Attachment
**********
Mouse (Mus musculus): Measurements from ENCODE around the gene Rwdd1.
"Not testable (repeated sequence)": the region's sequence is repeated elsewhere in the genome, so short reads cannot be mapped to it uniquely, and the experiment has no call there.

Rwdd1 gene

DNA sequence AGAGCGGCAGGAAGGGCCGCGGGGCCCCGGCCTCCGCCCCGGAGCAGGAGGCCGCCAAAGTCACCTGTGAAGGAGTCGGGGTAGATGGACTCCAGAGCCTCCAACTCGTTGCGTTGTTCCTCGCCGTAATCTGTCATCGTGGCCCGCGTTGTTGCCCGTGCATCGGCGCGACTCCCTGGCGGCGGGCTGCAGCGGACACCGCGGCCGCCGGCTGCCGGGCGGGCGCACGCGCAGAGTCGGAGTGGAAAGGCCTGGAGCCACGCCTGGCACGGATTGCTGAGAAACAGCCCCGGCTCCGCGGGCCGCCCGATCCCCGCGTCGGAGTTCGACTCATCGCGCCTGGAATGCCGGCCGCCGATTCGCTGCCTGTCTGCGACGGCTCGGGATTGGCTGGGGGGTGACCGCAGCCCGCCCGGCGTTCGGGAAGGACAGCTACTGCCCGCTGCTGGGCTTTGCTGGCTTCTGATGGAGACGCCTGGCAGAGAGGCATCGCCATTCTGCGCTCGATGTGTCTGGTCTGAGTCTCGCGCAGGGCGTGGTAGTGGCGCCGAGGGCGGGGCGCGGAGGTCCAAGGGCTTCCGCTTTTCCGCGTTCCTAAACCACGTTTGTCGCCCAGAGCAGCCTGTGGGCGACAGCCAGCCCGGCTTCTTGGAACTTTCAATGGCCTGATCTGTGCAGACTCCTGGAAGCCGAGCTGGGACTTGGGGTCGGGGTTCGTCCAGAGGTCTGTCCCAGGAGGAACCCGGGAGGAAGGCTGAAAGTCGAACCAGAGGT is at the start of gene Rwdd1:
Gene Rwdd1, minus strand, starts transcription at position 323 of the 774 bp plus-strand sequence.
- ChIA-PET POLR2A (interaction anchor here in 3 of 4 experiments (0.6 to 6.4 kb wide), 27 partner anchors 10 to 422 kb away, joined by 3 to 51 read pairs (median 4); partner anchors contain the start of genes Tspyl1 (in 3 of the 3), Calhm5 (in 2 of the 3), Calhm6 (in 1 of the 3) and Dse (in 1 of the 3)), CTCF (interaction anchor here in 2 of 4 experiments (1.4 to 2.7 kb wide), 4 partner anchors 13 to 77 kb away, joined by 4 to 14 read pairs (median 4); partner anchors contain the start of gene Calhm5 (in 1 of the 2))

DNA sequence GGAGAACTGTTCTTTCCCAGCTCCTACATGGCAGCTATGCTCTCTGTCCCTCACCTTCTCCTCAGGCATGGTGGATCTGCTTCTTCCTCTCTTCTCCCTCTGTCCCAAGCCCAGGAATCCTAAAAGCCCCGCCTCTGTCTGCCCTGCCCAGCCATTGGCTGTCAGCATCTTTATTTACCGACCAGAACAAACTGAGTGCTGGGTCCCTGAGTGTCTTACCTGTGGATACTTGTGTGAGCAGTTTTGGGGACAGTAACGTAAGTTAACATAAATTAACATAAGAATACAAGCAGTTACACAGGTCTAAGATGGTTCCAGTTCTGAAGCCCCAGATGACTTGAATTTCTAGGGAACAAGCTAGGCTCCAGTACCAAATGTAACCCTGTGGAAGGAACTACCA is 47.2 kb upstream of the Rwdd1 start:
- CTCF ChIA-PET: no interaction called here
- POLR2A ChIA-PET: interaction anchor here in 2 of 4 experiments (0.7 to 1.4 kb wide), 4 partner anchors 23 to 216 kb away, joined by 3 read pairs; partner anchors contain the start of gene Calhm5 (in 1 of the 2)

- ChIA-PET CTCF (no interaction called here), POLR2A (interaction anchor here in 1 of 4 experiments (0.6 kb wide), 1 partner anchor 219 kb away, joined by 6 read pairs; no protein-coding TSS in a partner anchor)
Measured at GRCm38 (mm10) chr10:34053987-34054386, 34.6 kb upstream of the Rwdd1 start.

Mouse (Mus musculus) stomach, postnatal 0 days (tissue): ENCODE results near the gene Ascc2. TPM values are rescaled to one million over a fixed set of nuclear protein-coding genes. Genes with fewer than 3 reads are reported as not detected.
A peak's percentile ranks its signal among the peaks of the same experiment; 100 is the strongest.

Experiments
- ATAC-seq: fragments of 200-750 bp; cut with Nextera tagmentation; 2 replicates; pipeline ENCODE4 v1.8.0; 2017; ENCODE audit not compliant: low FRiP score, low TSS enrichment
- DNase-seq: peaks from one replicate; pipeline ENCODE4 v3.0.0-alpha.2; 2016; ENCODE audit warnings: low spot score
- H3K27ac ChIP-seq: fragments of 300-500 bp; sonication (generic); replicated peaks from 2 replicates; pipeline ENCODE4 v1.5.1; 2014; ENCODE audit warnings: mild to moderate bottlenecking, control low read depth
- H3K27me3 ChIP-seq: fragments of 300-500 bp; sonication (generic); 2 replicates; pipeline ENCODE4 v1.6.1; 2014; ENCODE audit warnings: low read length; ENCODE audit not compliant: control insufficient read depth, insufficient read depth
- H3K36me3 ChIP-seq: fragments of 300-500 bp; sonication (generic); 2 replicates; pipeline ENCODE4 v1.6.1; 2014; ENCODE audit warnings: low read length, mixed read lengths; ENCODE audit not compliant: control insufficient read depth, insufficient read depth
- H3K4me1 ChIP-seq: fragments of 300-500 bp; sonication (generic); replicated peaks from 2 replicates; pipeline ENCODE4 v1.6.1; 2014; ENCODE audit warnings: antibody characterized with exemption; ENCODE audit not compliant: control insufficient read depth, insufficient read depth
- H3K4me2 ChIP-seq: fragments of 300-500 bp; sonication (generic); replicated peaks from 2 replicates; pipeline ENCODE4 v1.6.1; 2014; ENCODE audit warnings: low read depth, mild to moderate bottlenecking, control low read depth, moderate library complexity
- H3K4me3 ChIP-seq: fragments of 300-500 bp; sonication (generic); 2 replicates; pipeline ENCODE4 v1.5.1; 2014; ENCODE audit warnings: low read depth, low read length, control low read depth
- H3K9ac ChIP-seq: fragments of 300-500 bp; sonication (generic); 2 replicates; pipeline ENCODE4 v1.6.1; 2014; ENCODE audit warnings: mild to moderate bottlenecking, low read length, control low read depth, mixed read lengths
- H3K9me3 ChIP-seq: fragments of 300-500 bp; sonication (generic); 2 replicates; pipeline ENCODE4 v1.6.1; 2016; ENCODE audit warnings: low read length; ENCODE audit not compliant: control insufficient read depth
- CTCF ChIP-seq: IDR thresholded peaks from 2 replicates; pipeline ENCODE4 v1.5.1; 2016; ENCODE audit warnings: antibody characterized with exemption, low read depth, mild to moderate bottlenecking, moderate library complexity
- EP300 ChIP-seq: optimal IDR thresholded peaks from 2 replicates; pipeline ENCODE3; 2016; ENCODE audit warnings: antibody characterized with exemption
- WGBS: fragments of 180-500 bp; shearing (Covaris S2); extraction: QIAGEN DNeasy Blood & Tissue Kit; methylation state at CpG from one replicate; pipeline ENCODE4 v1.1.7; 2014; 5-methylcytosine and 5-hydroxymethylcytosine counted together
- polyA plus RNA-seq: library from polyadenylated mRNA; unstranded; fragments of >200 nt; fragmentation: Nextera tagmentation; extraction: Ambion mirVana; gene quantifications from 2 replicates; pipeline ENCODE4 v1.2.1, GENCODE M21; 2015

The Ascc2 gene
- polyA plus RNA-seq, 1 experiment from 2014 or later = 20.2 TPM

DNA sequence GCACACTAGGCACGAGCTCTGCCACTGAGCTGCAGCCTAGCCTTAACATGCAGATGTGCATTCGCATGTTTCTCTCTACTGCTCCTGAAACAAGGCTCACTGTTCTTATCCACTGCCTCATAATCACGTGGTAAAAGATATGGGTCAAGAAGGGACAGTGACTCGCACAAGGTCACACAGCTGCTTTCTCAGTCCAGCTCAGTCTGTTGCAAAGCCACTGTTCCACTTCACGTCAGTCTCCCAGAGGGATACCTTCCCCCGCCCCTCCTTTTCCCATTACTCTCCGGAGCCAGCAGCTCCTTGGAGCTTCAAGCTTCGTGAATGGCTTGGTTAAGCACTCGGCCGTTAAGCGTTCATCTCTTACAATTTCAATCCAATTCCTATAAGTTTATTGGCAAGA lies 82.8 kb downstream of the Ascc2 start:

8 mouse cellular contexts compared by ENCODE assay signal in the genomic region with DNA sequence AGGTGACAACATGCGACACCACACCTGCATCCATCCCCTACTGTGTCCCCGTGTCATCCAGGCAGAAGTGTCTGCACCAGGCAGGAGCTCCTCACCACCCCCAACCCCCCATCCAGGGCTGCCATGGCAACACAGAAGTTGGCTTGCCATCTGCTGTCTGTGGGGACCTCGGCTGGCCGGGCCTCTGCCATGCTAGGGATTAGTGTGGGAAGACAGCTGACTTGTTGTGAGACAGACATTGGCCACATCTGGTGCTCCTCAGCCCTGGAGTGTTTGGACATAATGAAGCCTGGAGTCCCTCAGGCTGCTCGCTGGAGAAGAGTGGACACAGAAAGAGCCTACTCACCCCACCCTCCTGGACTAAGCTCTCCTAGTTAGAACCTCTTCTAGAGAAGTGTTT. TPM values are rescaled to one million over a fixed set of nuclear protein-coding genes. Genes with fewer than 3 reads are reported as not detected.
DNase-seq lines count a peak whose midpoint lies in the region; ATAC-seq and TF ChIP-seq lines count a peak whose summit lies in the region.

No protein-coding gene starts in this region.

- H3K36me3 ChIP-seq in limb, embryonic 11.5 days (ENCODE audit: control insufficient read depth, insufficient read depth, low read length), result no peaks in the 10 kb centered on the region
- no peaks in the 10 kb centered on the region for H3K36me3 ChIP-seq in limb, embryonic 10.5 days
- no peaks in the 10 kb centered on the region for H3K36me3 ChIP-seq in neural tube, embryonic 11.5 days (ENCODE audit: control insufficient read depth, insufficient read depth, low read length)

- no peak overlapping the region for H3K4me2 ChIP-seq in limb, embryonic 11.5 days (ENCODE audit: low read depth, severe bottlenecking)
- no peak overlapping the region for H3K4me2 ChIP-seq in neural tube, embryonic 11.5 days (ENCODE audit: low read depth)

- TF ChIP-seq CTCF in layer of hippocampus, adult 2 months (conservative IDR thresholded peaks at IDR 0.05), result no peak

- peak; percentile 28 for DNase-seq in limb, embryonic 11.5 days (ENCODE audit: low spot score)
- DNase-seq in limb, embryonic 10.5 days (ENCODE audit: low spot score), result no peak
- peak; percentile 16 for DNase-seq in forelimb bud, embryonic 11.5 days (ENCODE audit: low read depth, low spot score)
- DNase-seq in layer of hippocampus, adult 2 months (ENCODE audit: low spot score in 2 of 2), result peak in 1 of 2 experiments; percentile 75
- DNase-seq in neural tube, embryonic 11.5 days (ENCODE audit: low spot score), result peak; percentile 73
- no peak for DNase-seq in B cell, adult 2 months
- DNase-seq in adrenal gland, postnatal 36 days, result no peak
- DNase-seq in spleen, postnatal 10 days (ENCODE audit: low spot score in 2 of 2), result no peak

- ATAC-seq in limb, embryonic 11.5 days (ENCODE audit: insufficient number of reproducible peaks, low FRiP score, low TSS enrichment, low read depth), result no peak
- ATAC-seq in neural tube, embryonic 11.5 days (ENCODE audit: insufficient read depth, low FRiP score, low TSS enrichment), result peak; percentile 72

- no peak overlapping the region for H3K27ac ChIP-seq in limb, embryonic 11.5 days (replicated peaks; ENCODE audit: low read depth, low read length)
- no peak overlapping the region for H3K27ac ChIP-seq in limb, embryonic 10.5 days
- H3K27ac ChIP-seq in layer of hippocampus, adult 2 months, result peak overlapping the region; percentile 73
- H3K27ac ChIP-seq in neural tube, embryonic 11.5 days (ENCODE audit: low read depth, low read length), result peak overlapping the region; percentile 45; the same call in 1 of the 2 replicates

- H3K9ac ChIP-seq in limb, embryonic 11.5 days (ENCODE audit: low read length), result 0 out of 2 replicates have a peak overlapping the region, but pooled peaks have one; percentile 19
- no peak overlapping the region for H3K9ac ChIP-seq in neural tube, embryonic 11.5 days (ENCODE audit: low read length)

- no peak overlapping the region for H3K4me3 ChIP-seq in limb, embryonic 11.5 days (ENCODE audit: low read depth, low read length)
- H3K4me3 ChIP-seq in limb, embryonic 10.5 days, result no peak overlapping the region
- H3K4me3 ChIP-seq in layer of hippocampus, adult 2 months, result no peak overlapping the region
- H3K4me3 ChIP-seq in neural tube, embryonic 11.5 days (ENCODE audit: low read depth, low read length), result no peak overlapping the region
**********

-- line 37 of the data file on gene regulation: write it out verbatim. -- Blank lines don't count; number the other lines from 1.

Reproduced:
- no peaks in the 10 kb centered on the region for H3K36me3 ChIP-seq in neural tube, embryonic 11.5 days (ENCODE audit: control insufficient read depth, insufficient read depth, low read length)